Aero AR Builds – Brilliant Basics

Does the AR 15 have the style and grace of the Bergara B 14?


Is it as easy to use well as the Henry .22.

Not quite.

But it is your favorite rifle? Probably among them, as this is America’s rifle.

My earliest experience with the AR was as a small child sitting in front of the television and watching a report from Vietnam. The first troops were getting the AR rifles. Captured intelligence bulletins from Viet Cong sources were filled with reports of the deadly effect of the ‘black rifle.’ It gave our troops an advantage.  You don’t easily forget these things.

If you love the AR, as I do, sooner or later you will get the bug to build your own. Nothing wrong with that at all. Use quality parts. You don’t have to break the bank, but buy cheap is buy twice.

The AR 15 is in many ways a Mr. Potato Head of rifles. It is easy to build the rifle, easy to modify the rifle.  The stock and forend are important but not the biggest consideration. They are easily changed. The receivers, both upper and lower, once chosen will be lived with for a while. The barrel is pretty important. A rifle enthusiast doesn’t have to be a gunsmith, just a fair parts changer to build, modify, and maintain an AR rifle.

First, take notes as to the type of rifle you really want. Not what you need but what you want. I have not needed a new gun for years. This doesn’t stop the accumulation! A heavy barrel rifle for tagging varmints? A standard carbine? Just get the specs down pat and consider the type of shooting you enjoy. My son knows more about building rifles than I do, he is a trained machinist and has built a number of excellent rifles. When he decided to gift the old man with a rifle he chose Aero Precision parts. I completely agree with this choice. The upper and lower receiver are well machined and finished.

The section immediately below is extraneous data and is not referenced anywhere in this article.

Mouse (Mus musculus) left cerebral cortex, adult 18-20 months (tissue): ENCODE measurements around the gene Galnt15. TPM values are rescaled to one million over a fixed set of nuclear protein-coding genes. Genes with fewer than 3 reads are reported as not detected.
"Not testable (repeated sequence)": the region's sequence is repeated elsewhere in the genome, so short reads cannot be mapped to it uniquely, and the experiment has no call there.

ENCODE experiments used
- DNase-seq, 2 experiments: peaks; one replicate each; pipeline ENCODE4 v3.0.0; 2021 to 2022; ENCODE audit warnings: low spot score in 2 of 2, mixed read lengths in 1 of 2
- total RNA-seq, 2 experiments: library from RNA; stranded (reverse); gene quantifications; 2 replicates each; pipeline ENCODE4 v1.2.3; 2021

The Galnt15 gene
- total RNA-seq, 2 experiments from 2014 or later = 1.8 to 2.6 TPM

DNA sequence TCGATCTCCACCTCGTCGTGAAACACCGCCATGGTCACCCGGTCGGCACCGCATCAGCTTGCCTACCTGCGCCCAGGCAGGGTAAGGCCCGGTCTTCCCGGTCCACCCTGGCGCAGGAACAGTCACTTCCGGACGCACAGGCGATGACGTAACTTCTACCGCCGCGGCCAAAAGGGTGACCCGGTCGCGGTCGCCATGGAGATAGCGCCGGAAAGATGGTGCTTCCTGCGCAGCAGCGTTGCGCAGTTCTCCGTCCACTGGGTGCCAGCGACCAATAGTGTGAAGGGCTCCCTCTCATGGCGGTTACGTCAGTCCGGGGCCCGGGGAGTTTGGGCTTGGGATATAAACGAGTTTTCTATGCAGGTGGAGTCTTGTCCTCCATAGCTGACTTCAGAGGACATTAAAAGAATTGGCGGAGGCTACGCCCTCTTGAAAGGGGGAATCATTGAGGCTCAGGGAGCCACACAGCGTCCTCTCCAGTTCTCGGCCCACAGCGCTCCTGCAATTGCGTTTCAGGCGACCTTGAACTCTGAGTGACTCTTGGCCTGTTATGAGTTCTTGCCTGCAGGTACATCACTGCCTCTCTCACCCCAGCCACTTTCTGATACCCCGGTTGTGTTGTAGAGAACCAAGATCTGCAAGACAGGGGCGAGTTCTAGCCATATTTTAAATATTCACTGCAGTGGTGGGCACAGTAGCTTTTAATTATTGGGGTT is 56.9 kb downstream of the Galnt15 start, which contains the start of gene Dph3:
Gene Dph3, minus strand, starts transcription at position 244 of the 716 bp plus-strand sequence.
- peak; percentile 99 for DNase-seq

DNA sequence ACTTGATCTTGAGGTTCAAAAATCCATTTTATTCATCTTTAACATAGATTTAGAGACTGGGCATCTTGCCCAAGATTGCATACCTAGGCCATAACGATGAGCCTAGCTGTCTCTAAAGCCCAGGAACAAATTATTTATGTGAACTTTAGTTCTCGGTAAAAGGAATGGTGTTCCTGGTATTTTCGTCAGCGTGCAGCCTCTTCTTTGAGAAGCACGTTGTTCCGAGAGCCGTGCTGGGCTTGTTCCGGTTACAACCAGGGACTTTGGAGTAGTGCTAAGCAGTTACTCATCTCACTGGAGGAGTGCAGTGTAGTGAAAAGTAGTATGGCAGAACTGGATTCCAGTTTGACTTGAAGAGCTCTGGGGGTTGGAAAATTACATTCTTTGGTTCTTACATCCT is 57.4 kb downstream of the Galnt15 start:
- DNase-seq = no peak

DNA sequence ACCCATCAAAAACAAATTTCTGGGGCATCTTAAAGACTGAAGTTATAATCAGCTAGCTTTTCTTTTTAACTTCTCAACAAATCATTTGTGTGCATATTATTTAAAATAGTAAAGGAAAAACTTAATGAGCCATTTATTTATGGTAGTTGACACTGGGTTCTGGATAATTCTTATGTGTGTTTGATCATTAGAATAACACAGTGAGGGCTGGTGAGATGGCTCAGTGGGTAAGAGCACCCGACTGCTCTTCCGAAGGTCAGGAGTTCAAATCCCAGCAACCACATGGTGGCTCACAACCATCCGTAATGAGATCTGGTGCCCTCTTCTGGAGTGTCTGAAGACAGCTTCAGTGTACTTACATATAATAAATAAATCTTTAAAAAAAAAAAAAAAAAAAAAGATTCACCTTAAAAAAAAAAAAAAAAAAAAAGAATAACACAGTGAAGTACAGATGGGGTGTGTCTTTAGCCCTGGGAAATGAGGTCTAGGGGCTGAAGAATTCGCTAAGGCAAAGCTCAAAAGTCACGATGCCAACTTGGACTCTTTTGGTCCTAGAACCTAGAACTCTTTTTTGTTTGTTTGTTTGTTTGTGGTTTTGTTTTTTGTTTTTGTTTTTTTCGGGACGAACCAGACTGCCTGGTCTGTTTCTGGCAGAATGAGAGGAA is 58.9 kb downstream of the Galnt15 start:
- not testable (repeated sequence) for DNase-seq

Aero Precision has been around long enough to establish an excellent reputation. Specs, tolerances and clearance are tight. The receivers are top grade forged aluminum, 7075-T6 aluminum is the preferred alloy.

Fitting the barrel is simple enough. Fit the barrel into the upper receiver tenon. Align the barrel and torque the barrel nut. Next line up and fit the handguard. For maximum accuracy a free floating handguard is best. For defense use and general use inside of 100 yards a free floating handguard isn’t necessary.

[Editor’s Note/Marine HumbleBrag: Actually to 300 or even 500 yards it isn’t necessary, just know how much accuracy you want/need and what flex you are putting on your barrel with your chosen handguard style, even non-floated AR’s tend to be far more accurate than the user until the user dials themselves in.]

I used a MagPul handguard and stock set because it was inexpensive and handy.

Putting the lower receiver together is a bit more complicated. I don’t like fitting mil spec triggers as sometimes it can be a little difficult for me to reach into the receiver and fit these parts together. I like modern custom triggers delivered in one package. The Hyperfire trigger is among my favorites. If you can shoot up to the capabilities of a rifle you will do so with the Hyperfire trigger. Also be careful in the mundane tasks such as installing a trigger guard. A friend actually managed to break his cheap lower while manhandling the build. But then he didn’t have much money in the receiver. I used a Brownells branded 16 inch barrel for this build. Again, it was affordable and results are quite acceptable. 

After watching my son build a rifle and then building another rifle myself, I have the gotten the bug – and the confidence – to perhaps build another. This is a very personal rifle for me. When you build the rifle you know what is inside. You can build something that suits you well with good parts. The trade value may not be much because folks don’t know what is in it and don’t know your skill, but that’s subjective. A parts gun’s value is more difficult to qualify than a factory Core 15, Del Ton or Springfield rifle. That doesn’t matter. What matters is that you have the exact rifle you want, you didn’t build it to sell. The build will be reliable, accurate, and versatile. You could always build another upper in .300 Blackout, .300 HAM’R or another caliber, or a long range rifle.

I don’t know when I will build another rifle but it will be built on Aero parts. The barrel l may get an upgrade and the stock set almost certainly will. But if you want a solid rifle built to last Aero parts are a good bet. 


Sig Sauer ROMEO7 RDS

Since personal defense is the primary role of this rifle, the Romeo 7 red dot sight was added. The Romeo 7 uses a bright, adjustable dot, and has proven well suited to many shooting chores. The next time I may use a different optic, just for the fun of it. I may also use a Wilson Combat barrel. Just the same, the Aero build featured will keep the Black Hills 52 grain match in a 2.0 inch group at 100 yards, all we can ask of a light carbine.